Published on March 9, 2016
Most virtual teams are established with nothing more than a goal, a list of team members, and a lot of trial and error. Miscommunication in these global teams is common and can cost companies millions in lost production. Not only do companies lose out, but individuals often and needlessly experience frustration, confusion, and loss of credibility.
Of three strategies* that best help build highly functioning virtual teams, the most important strategy may be the tactical use of metacommunication (metacomm). Metacomm is communicating about communication: it involves establishing communication expectations, norms and strategies for the group. Its use helps teams of all kinds avoid miscommunication obstacles instead of crashing into them. The biggest gains are made in virtual teams with international members.
In International Virtual Teams: Engineering Global Success, Pam Estes Brewer demonstrates the power of metacomm and explains how to use it. She explains the benefits of metacomm including how it can be used to improve professional image and navigate the gap between cultures. Her advice:
“Communicate regularly about communication.”
For example, delivering criticism can be an extremely delicate process, especially when it needs to be delivered across cultures. People interpret criticism in unexpected ways, especially across cultures. As a result, problems can be made worse instead of better. In order to make the process of correction more effective in virtual teams, use metacomm. At the beginning of the project, during a session defining the communication expectations of the team (metacomm), ask and answer the following questions:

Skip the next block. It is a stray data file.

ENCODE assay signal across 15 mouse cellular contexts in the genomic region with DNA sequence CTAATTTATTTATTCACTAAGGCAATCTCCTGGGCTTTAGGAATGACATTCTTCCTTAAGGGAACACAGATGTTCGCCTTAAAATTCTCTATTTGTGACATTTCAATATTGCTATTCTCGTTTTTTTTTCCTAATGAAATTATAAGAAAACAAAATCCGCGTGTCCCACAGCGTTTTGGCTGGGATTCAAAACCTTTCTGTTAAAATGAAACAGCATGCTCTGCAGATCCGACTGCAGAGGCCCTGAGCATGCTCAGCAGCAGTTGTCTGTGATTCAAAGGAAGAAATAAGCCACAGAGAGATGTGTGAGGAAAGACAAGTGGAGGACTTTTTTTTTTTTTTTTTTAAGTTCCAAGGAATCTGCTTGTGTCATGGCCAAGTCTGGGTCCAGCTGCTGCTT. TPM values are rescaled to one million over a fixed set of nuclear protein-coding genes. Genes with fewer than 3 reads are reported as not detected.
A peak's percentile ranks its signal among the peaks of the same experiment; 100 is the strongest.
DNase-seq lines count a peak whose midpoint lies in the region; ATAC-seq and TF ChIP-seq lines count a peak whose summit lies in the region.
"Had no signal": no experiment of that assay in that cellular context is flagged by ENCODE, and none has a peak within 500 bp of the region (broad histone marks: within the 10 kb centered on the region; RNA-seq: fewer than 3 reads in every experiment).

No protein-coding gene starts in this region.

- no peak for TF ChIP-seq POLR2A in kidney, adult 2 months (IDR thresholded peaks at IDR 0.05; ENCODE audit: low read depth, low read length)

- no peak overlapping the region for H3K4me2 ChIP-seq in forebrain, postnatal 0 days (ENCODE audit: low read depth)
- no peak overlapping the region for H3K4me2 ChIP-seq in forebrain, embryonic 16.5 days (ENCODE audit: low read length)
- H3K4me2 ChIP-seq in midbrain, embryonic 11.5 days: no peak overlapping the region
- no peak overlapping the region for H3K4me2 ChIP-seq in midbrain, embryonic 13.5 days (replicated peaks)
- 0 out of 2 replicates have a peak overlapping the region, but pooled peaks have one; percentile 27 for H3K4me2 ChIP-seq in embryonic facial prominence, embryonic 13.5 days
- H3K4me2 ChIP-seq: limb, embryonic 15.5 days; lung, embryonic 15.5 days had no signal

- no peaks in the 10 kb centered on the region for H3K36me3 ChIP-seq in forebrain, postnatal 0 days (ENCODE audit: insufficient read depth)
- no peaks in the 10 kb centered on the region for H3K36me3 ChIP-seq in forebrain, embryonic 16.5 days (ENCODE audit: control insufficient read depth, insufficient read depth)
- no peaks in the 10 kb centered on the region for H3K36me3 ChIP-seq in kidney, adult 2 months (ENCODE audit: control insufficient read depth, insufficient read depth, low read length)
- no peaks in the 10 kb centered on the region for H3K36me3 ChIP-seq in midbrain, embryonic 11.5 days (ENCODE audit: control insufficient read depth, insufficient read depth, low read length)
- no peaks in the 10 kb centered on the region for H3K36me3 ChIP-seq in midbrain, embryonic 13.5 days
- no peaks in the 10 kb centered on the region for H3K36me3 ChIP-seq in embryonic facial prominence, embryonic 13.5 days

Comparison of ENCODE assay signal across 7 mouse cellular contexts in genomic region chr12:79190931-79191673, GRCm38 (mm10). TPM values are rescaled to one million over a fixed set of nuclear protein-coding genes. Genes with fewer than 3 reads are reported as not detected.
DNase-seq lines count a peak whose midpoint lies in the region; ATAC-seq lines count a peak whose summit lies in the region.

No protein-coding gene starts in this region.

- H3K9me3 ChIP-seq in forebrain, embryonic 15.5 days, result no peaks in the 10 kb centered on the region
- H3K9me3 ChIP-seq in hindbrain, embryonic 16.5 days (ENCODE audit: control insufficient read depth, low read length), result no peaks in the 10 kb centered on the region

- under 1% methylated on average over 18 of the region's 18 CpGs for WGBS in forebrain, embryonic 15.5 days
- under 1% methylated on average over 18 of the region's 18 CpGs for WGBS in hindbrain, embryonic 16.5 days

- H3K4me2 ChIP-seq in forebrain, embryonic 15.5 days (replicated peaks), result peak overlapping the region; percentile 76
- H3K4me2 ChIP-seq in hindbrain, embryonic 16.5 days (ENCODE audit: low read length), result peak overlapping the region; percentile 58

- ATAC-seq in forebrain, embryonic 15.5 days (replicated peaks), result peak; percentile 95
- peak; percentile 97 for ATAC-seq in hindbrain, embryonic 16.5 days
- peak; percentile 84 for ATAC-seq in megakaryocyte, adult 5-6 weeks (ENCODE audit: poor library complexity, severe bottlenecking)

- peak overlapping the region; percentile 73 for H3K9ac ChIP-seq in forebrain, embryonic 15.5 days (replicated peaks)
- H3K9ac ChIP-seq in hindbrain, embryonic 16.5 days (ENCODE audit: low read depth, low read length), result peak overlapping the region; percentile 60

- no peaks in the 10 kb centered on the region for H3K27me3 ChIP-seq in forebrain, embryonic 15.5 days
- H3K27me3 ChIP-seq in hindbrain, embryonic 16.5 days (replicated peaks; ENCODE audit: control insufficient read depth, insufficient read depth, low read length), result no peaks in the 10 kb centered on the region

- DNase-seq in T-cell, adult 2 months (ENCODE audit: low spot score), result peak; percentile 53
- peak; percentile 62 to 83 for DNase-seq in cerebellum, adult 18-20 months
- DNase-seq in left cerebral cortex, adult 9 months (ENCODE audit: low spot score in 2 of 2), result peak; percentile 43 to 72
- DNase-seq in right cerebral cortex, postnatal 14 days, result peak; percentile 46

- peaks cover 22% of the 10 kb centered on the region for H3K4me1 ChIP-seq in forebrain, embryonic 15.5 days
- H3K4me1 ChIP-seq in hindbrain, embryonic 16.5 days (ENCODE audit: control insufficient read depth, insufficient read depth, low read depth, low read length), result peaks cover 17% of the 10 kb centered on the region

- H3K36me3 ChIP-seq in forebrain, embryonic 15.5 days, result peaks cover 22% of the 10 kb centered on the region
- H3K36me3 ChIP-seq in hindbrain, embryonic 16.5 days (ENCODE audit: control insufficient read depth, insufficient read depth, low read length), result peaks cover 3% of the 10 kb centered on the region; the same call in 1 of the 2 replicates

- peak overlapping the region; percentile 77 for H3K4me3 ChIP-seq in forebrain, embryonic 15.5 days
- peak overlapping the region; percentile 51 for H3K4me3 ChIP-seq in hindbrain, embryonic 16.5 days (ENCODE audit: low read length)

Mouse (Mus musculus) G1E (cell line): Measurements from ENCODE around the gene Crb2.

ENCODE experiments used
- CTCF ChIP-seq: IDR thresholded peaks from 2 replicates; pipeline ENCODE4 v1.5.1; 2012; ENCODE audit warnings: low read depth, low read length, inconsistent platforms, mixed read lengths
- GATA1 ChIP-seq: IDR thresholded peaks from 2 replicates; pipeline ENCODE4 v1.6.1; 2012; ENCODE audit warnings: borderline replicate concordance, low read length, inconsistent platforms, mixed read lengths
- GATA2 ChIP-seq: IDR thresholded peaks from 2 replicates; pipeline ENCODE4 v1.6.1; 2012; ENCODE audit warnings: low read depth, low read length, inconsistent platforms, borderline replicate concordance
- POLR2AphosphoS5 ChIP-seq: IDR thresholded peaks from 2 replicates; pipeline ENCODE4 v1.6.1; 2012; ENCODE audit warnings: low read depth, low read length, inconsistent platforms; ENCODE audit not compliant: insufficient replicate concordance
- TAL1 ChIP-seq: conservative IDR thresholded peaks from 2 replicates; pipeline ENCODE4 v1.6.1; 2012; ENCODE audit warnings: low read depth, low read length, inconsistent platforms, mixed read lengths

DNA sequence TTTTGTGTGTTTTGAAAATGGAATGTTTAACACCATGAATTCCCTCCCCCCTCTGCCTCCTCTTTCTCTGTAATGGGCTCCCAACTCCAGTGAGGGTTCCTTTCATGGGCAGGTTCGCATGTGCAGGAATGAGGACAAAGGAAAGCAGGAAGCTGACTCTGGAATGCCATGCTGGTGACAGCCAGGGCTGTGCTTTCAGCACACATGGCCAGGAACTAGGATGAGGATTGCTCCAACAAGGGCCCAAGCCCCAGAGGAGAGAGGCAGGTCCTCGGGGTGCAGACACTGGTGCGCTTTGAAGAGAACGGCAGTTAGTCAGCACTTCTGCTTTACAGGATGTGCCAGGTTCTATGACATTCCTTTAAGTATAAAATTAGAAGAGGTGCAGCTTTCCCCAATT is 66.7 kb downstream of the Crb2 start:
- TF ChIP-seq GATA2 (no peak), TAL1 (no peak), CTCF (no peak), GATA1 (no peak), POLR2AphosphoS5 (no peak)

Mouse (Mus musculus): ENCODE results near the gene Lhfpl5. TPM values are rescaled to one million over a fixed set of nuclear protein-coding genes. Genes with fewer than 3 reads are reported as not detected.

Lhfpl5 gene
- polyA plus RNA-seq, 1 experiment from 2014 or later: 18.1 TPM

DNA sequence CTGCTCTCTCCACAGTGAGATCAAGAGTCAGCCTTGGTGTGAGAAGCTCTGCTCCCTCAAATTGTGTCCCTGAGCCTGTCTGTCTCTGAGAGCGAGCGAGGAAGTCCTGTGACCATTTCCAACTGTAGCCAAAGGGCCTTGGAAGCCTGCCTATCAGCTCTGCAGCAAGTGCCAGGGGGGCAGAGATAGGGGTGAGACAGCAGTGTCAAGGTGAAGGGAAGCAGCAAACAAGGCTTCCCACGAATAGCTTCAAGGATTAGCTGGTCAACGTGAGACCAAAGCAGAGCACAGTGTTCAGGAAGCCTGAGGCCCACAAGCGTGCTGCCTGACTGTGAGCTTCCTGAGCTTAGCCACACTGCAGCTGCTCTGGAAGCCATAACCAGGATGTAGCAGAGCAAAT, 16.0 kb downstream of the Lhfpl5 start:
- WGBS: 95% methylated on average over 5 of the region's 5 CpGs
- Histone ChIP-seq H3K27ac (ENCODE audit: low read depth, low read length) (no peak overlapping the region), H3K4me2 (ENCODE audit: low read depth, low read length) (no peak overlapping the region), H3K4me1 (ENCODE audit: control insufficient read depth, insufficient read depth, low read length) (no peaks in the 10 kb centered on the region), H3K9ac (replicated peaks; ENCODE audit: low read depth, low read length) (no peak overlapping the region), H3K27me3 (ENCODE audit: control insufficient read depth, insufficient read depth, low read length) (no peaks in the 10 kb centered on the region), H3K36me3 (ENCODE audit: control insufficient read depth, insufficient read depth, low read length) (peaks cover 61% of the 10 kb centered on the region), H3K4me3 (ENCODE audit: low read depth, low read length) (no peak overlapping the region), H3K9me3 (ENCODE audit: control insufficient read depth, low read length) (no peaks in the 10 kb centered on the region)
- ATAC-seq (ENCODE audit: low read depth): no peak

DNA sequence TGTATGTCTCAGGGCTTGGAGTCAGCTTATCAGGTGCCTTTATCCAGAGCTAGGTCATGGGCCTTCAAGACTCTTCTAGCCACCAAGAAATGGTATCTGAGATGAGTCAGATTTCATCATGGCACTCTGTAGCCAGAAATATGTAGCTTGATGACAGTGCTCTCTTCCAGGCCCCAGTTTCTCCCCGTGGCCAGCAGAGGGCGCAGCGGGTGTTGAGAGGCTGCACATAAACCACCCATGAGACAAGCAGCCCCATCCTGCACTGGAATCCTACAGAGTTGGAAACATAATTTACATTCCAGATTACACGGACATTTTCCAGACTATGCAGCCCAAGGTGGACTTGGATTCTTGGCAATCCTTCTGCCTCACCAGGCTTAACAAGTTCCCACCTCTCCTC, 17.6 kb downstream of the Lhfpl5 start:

- When is it ok to address a problem?
- What technology do team members prefer for addressing problems?
- How should someone receiving a correction respond?
Add other questions as needed for your virtual teams, and keep track of team expectations. Identify what communication expectations are most important, and establish where your perspectives match or where compromise is needed. Importantly, document your expectations. See Figure 1, below, for a comprehensive series of steps. On pages 147 to 150 of International Virtual Teams: Engineering Global Success, Pam Brewer provides more tips for effective metacommunication strategies.
Summary: Metacommunication, when used to establish and maintain virtual teams, makes the difference between a low-functioning and high-functioning team.
*For more information on all three strategies, see Ch. 7 in International Virtual Teams.
Pam Estes Brewer, Ph.D. is an expert in international virtual team communication, having worked with and researched virtual teams globally. Most recently, her book International Virtual Teas: Engineering Global Success was published by the IEEE Press at Wiley.
Dr. Brewer is currently a faculty member in the Mercer University School of Engineering in Macon, Georgia. In addition to being an experienced educator, she has worked as a technical communicator for such companies as Mead Data Central (now LexisNexis®) and Cincom Systems. She is an Associate Fellow in the Society for Technical Communication and an adviser to the Academic Special Interest Group. She is also a member of the IEEE Professional Communication Society and the Council for Programs in Technical and Scientific Communication.